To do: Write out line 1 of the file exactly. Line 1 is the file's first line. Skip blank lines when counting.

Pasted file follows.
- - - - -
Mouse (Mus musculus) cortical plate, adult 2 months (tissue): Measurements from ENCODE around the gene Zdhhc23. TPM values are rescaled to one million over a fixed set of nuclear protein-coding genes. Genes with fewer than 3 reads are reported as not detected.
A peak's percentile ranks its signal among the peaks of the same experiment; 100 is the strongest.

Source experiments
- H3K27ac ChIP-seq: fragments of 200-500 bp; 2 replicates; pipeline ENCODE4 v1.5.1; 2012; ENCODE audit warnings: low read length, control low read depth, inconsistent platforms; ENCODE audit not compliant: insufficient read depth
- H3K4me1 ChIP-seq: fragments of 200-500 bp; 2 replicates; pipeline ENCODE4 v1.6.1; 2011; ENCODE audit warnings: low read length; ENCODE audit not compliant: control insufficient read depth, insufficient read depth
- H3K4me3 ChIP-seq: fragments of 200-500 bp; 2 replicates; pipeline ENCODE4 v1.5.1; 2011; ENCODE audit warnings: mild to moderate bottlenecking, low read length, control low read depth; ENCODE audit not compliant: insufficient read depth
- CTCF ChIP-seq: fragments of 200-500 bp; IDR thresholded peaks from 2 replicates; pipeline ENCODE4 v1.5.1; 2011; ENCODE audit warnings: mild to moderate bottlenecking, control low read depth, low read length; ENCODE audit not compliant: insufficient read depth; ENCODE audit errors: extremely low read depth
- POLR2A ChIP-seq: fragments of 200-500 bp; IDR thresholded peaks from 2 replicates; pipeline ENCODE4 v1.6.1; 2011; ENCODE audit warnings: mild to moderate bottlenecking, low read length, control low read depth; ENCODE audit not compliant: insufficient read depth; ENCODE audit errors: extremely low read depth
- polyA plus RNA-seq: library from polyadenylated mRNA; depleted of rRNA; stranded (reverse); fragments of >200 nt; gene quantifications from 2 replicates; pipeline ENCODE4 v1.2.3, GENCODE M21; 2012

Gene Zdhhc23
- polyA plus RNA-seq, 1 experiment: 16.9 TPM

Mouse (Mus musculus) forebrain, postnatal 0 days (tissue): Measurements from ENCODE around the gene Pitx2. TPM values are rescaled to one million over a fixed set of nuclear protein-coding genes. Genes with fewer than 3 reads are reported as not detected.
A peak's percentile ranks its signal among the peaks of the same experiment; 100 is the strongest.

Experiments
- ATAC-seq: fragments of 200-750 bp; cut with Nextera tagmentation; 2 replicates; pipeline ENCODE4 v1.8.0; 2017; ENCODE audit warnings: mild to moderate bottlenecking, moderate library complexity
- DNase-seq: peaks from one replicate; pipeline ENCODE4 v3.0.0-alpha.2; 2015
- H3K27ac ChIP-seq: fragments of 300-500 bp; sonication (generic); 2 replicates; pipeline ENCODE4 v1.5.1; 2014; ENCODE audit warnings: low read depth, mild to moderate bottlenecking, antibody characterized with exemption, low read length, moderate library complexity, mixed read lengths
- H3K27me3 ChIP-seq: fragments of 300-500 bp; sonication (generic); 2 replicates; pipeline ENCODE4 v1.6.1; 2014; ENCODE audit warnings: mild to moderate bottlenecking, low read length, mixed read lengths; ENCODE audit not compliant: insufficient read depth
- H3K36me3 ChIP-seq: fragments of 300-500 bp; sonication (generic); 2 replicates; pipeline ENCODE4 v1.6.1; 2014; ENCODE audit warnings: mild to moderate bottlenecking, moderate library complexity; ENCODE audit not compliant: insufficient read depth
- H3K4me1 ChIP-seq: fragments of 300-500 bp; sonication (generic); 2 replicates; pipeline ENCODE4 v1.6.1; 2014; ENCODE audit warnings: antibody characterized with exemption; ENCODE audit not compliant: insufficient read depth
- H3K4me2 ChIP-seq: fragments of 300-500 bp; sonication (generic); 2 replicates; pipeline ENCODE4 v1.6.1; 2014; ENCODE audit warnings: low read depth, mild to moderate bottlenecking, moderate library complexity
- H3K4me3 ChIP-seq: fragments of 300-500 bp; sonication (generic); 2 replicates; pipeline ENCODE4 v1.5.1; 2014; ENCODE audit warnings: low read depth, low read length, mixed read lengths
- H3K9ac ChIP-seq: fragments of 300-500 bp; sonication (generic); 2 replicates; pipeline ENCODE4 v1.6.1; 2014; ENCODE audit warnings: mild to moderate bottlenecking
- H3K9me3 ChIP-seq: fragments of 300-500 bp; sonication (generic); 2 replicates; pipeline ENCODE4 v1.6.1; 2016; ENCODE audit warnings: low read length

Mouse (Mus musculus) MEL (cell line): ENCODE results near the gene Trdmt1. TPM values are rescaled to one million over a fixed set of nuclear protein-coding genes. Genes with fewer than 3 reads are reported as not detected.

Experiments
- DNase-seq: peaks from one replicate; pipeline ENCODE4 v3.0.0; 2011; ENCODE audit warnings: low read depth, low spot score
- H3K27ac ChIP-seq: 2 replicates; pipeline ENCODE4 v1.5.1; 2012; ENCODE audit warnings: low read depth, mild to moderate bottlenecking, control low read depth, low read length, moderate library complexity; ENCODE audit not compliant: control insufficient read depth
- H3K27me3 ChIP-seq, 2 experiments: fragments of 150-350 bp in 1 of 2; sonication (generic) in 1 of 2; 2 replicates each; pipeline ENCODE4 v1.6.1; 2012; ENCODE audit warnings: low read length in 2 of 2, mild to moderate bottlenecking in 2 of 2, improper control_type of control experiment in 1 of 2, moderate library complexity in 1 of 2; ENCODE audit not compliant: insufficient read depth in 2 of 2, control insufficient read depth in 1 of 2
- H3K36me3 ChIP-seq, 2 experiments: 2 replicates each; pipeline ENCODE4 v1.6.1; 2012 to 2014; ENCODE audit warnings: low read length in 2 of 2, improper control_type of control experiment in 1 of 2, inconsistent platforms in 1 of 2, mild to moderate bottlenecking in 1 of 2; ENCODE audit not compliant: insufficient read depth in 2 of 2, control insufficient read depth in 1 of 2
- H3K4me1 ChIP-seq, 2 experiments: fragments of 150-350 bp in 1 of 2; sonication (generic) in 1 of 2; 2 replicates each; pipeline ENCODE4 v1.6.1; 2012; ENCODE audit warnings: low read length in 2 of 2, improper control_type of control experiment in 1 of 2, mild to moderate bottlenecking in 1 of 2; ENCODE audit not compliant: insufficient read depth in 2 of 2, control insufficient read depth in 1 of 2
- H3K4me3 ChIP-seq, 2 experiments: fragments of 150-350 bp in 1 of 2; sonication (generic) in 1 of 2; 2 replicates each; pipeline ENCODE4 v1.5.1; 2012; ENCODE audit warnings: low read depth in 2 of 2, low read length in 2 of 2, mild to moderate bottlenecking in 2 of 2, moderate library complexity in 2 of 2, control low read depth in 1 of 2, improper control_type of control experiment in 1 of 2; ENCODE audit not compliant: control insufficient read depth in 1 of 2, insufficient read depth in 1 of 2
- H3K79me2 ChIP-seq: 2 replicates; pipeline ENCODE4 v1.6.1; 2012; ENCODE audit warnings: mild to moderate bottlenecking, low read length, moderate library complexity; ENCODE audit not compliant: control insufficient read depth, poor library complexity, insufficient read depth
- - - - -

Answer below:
Mouse (Mus musculus) cortical plate, adult 2 months (tissue): Measurements from ENCODE around the gene Zdhhc23. TPM values are rescaled to one million over a fixed set of nuclear protein-coding genes. Genes with fewer than 3 reads are reported as not detected.